How do I use singular they?

Singular they has two uses: specific and generic (“Pronouns”). 

Specific Use

The MLA advises writers to always follow the personal pronouns of individuals they write about. Thus, if a person’s pronoun is they, the following sentences are correct:

Jules is writing their research paper on Jane Austen’s Persuasion.

Ari read the instructions to themselves [or themself] before beginning the test.

This use of singular they is widely accepted. In September 2019, Merriam-Webster’s even added a new definition to the entry for they in its online dictionary, stating that they can refer to a “single person whose gender identity is nonbinary” (“They,” def. 3d).

Generic Use

They is also used “as a generic third-person singular pronoun to refer to a person whose gender is unknown or irrelevant to the context,” as the seventh edition of the Publication Manual of the American Psychological Association attests (120). This use of singular they, until very recently discouraged in academic writing and other formal contexts, allows writers to omit gendered pronouns from a sentence like the following:

Each taxpayer must file his or her tax return before 15 April.

Instead, writers may substitute singular they:

Each taxpayer must file their tax return before 15 April.

Because it lacks grammatical agreement, this use of singular they has been considered a less desirable option than revising to use the plural or rephrasing without pronouns. But it has emerged as a tool for making language more inclusive (see “Guidelines”), and the MLA encourages writers to accept its use to avoid making or enabling assumptions about gender.

The following principles and examples show some techniques that can help writers avoid the unnecessary and discriminatory use of gendered pronouns. For generic uses, writers should not use he or she alone or alternate he and she.

References to a Hypothetical Person

Original

When a celebrity joins Twitter he or she gains tens of thousands of followers within minutes.

Revised, Singular They

When a celebrity joins Twitter they gain tens of thousands of followers within minutes.

Revised, No Pronoun

A celebrity who joins Twitter gains tens of thousands of followers within minutes.

Revised, Plural Subject and Pronoun

When celebrities join Twitter they gain tens of thousands of followers within minutes.

References to an Anonymous Person

Original

The anonymous reviewer recommends in his or her report that the essay be published after minor revisions.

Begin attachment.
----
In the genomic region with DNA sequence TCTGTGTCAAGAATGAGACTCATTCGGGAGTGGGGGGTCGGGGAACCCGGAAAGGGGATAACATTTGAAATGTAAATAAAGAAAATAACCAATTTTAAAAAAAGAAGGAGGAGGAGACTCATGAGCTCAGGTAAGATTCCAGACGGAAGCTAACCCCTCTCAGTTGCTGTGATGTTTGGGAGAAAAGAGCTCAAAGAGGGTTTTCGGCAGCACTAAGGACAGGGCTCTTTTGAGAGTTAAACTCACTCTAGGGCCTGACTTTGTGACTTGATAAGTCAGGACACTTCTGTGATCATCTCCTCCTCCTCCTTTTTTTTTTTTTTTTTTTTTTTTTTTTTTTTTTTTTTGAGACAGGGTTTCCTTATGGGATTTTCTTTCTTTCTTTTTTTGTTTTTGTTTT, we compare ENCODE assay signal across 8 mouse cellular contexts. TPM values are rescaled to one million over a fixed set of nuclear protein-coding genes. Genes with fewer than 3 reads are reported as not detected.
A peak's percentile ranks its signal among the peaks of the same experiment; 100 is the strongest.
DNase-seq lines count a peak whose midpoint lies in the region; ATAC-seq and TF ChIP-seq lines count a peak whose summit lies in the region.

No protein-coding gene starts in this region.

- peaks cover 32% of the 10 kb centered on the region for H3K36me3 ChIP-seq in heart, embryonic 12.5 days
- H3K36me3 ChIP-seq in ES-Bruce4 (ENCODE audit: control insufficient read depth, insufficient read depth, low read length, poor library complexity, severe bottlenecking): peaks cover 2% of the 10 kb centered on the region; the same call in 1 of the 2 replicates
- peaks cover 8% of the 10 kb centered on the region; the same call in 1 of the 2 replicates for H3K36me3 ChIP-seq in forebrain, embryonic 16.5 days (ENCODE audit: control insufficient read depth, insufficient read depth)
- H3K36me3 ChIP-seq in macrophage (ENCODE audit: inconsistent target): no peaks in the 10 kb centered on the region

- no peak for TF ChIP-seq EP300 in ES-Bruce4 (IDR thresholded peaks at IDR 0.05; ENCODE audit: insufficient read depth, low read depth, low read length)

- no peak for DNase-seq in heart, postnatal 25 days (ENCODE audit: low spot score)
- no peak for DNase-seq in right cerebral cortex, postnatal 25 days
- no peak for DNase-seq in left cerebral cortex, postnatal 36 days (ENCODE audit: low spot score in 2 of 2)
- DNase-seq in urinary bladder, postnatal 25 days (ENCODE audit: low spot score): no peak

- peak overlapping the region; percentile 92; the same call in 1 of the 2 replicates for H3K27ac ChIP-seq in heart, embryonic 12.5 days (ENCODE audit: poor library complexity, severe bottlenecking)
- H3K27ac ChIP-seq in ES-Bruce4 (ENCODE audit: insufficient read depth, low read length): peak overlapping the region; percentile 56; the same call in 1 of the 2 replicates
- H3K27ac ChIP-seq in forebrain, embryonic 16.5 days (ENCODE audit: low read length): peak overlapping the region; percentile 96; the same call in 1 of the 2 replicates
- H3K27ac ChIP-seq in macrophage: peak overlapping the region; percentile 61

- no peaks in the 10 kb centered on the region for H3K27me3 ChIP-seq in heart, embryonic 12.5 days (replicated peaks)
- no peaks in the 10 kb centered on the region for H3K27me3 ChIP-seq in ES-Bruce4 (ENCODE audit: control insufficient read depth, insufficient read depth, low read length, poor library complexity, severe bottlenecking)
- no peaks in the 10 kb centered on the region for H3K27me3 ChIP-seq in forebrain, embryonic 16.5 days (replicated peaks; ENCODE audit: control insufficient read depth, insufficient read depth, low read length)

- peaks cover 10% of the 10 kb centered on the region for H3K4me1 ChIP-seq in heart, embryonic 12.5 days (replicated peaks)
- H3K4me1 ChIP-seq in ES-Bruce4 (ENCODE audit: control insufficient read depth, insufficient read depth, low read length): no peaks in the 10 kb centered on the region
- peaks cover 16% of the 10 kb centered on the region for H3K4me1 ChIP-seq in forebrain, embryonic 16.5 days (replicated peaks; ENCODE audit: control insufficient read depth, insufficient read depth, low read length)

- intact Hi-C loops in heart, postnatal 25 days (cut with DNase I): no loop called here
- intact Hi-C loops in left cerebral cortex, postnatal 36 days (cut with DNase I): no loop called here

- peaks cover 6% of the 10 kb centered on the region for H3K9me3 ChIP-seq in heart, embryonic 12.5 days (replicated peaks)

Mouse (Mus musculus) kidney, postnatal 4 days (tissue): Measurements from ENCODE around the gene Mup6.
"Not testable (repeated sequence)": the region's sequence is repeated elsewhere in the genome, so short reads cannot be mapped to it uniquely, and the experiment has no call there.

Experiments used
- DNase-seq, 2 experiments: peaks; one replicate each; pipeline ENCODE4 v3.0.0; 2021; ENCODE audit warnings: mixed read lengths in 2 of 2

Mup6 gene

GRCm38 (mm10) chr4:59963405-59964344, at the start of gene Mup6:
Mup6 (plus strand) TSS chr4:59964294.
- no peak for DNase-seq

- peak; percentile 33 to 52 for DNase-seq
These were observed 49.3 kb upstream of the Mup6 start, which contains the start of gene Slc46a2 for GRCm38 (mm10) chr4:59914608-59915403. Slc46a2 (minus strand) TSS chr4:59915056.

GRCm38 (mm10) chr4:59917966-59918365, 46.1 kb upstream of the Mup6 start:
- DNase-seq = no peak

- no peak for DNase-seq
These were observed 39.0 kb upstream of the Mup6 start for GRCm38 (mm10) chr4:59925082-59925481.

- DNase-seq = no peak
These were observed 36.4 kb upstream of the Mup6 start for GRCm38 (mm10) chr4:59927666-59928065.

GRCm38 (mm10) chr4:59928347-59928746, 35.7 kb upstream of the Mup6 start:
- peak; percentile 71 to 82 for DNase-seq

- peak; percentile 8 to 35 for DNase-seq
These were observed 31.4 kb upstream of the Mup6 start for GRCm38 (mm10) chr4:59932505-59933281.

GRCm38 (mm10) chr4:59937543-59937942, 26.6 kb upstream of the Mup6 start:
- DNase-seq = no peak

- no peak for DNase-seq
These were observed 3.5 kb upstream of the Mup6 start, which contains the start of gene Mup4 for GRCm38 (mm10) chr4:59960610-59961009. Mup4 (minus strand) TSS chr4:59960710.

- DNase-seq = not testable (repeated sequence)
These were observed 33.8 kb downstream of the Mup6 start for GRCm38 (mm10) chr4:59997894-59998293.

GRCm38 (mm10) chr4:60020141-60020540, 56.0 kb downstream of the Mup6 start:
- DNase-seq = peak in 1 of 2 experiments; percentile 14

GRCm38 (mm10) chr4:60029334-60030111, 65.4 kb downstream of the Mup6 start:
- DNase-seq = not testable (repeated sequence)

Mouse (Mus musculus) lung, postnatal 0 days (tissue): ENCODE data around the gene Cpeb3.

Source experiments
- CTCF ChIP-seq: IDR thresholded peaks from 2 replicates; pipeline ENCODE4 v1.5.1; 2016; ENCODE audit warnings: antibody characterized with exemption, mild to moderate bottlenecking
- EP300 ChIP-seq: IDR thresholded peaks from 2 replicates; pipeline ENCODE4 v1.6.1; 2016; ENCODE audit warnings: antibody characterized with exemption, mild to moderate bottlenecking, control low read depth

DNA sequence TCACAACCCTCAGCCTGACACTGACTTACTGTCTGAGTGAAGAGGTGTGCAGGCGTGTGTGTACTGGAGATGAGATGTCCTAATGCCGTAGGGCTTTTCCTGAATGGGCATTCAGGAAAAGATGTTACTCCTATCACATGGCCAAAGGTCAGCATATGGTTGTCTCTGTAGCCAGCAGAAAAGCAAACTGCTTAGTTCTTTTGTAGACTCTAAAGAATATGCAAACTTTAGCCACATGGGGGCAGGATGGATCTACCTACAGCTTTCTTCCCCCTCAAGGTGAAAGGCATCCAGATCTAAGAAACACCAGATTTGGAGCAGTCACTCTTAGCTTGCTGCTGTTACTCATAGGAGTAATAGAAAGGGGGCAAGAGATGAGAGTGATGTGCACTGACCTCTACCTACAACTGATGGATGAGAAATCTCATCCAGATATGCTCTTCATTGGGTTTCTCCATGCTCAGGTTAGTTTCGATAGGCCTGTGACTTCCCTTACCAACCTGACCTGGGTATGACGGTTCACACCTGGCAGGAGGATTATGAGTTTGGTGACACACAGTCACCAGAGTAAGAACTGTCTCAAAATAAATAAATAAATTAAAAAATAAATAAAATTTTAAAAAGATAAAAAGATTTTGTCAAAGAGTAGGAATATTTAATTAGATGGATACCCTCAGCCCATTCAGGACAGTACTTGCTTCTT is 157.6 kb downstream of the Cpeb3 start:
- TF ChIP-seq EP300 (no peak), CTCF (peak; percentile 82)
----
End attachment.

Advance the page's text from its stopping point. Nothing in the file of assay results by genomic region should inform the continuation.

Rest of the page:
Revised, Singular They

The anonymous reviewer recommends in their report that the essay be published after minor revisions.

Revised, No Pronoun

The anonymous reviewer’s report recommends that the essay be published after minor revisions.

References to a Person Whose Gender Is Unknown or Irrelevant

Original

I am impressed by the résumé of T. C. Blake, a candidate for the Web developer job, and will schedule an interview with her.

Revised, Singular They

I am impressed by the résumé of T. C. Blake, a candidate for the Web developer job, and will schedule an interview with them.

Revised, No Pronoun

I am impressed by the résumé of T. C. Blake and will schedule an interview with this candidate for the Web developer job.

References to Generic Subjects That Are Grammatically Singular but Plural in Sense

Original

Everyone wants to do well on his or her midterm.

Revised, Singular They

Everyone wants to do well on their midterm.

Revised, No Pronoun

Everyone wants to do well on the midterm.

Works Cited

“Guidelines for Inclusive Language.” Linguistic Society of America, 2016, www.linguisticsociety.org/resource/guidelines-inclusive-language.

“Pronouns.” The Chicago Manual of Style Online, U of Chicago, 2017, www.chicagomanualofstyle.org/qanda/data/faq/topics/Pronouns.html.

 Publication Manual of the American Psychological Association. 7th ed., American Psychological Association, 2020.

 “They.” Merriam-Webster’s Collegiate Dictionary, 2020, www.merriam-webster.com/dictionary/they.

 

Published 4 March 2020

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